V: Do you know if your school is still enforcing this rule?  i can't imagine it would work these days!  And what's your interpretation of their thought processes in having it then?

B: It was probably a township rule they were obligated to enforce. Only beginning to be out of date in the mid-00s. The spirit of it is "We don't want kids being distracted in class by calls and texts, their own or others'," and that's a worthwhile idea. I just think "It needs to be physically separated from you" is a kind of overkill that wasn't even fully bred out of education by the time I left college. (The College Board AP exams I took had the proctors collect our mobile devices for the duration, and I do consider that a fair anti-cheat measure.)

V:  How did/do you feel about the way we, your parents, handled it?  Were we fair to you?  Not fair?  Did you understand in advance that we thought it a stupid rule, but still a rule needing to be followed?

B: I don't recall the kinds of discussions we had before or after the incident. I think the school penalty was considered enough punishment and that was the end of it, aside from the talking I don't specifically remember now. I'm pretty sure I was allowed to keep my phone once we got it back.

V: That's essentially correct.   
 Of course, i do remember some of the talking. i spoke rather heatedly, for me, when i knew you were carrying the phone in defiance of the rule.  The conversation would've included thoughts like you should obey the rule, but you're a big boy, and there's nothing horrible going to happen.  If you get caught, you deal with it because we're not intervening.

What, if anything, did you learn from the incident?
B: The lesson I took away was basically that just because a rule is unfair doesn't mean you don't get in trouble if you get caught breaking it. As long as it's not hurting you, all you can do is lobby to convince the people with the authority that it's wrong and should be taken away.

V Yes, that was exactly the intended lesson.  
i knew you were carrying it. i thought it was a stupid rule - why should 20 to 50 of you wait in line to use the office phone to ask someone to come pick you up? And i'm pretty sure you knew, at least generally, that  we'd rather you followed The Rules. Not perhaps a high-impact issue, but maybe a low-key working out of civil disobedience.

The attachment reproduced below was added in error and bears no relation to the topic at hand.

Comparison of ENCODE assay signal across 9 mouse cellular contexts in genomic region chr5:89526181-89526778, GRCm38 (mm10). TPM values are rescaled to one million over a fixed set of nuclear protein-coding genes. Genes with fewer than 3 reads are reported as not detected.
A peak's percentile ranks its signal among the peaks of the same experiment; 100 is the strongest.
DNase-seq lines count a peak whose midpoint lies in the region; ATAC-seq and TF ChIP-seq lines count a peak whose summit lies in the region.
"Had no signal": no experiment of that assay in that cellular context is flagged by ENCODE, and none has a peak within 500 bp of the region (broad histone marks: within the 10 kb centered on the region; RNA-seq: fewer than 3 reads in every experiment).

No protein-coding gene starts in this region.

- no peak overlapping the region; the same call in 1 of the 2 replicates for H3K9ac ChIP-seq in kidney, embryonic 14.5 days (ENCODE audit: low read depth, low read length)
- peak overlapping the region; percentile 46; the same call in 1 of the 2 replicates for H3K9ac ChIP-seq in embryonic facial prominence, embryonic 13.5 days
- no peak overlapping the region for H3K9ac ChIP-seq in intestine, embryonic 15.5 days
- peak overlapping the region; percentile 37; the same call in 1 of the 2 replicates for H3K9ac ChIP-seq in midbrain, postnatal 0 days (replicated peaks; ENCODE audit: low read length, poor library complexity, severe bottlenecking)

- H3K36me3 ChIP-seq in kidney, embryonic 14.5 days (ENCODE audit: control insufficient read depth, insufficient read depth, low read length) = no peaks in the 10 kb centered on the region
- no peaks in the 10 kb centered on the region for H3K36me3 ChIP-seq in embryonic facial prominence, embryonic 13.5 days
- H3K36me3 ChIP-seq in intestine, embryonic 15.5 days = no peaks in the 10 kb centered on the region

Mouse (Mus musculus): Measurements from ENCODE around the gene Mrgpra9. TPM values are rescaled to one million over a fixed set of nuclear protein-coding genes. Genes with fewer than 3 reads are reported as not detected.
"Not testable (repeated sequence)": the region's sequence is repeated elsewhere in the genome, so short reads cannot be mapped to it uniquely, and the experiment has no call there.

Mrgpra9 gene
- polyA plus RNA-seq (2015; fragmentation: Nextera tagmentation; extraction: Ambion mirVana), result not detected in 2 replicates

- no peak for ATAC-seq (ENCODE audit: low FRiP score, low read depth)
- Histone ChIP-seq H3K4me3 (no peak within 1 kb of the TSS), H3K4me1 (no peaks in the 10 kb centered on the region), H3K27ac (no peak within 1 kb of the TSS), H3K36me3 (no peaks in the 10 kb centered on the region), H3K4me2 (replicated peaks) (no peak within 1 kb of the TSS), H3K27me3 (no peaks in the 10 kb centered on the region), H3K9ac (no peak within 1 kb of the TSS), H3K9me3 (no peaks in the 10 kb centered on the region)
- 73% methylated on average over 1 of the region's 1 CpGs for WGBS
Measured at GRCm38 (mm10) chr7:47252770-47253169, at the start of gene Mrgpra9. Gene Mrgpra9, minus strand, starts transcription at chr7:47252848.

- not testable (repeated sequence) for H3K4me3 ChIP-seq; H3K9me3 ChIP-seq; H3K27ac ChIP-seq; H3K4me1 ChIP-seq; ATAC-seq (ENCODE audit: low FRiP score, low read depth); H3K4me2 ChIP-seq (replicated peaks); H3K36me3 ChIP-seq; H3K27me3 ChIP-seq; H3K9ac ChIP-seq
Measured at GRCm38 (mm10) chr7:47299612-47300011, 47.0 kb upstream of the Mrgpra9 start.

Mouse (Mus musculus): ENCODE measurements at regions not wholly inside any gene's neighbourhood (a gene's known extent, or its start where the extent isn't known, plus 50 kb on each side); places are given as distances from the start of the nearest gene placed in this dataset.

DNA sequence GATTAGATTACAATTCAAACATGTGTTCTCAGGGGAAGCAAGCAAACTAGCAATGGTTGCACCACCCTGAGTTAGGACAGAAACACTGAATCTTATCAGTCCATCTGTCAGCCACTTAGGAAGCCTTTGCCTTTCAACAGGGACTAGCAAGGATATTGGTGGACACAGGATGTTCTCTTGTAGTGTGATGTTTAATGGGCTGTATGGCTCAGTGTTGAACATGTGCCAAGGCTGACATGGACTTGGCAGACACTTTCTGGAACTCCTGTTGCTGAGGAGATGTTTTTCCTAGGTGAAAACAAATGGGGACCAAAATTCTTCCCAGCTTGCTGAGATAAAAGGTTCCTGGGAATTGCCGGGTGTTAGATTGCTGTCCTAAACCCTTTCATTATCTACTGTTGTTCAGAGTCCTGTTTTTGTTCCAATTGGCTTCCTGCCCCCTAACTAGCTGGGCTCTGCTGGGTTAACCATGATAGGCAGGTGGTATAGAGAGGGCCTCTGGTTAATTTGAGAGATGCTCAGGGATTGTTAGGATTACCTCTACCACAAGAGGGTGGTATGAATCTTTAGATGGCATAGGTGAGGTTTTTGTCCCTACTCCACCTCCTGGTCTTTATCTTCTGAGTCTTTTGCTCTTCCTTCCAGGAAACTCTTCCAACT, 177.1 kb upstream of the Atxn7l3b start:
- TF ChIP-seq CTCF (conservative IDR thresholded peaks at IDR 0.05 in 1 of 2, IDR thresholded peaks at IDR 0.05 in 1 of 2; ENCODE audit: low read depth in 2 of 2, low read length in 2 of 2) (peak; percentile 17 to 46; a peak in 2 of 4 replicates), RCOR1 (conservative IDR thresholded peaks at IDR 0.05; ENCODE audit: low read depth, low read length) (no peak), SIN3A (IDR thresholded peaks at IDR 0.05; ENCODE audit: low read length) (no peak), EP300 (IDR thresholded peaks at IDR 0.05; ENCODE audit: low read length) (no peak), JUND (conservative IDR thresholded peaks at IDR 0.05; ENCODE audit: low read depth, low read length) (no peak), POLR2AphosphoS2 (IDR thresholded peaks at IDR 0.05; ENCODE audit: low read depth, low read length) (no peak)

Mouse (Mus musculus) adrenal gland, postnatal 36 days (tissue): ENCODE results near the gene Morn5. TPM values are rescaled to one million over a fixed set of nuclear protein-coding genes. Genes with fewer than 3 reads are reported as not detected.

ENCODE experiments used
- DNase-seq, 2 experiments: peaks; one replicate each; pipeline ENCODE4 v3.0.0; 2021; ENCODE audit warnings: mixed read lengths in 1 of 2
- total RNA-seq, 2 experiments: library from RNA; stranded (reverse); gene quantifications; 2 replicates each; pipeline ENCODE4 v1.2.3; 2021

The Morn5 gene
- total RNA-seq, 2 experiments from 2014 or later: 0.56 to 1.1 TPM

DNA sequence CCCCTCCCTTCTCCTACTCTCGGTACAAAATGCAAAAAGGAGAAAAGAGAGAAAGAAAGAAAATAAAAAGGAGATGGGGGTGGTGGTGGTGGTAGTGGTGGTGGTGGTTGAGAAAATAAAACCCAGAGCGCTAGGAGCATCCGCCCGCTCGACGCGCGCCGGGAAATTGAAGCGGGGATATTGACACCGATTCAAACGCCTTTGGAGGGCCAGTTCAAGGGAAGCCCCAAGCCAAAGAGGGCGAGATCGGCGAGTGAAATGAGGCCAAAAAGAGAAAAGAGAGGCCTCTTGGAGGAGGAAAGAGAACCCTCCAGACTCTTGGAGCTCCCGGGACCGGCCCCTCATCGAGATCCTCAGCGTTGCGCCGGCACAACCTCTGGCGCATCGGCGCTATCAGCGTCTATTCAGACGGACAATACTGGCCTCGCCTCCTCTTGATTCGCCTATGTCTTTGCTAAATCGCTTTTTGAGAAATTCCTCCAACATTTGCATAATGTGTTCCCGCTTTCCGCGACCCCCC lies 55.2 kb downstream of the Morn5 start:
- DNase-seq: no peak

An important part of our parenting strategy has always been to allow you to decide for yourself on issues that don't carry severe consequences.

B: Civil Disobedience is fair. Stupid meaningless rules that shouldn't exist are very satisfying to flout in protest.

A lot of people seem to see parenting as a choice between being a buddy and being a lawgiver, but I think the best way to describe how I was brought up was mentorship. I got advice and example on how to proceed on things, but plenty of room to make my own decisions and learn from my successes and failures.

 V: i'm sure Dad sees parenting as mentorship.  It's very much in line with how he was brought up.  In my own growing up, i had plenty of opportunity to see how my parents thought life should be lived, but we never talked about it. *
i don't think that i ever completely thought out a Philosophy of Parenting (scrapbooking, history, art, yes, but . . . )  
Mentoring, yes, that's a good way to describe it.  A parent's job is to work him/herself out of a job.

B: Though I can certainly remember a lot of conversations that turned into lectures through me having shared and received everything I wanted and one or both of you still having several minutes more advice to give. But I know I'm capable of going on about topics I've thought a lot about long past the point the person I'm talking to wants to check out too.

We've also referred to when I know what you'd tell me about what I should do/should have done differently and no lecture is required because I'm lecturing myself internally as "the tapes are playing" (That's a reference to something... I want to say Calvin and Hobbes?) Very often you've already taught the lesson and I just didn't apply it fully enough.

 As we conclude, we've been batting around the concept of whether i should mark this post under "Life-Changing" event.  But it seems that that should be your call.  DID this affair change your life?

B: Very few lessons I've learned can be considered a single event. This reinforced and refined what I already knew, but I wouldn't call it a big change. More of a course correction.

* Well, not discussions or advice.  There were lots of long lectures, when my mom wanted, but  wasn't requiring, that i do something which i didn't want. She would talk passionately for 15 minutes, a half hour, while i continued to read or whatever i wanted.
 i hope i wasn't too much into that style of parenting!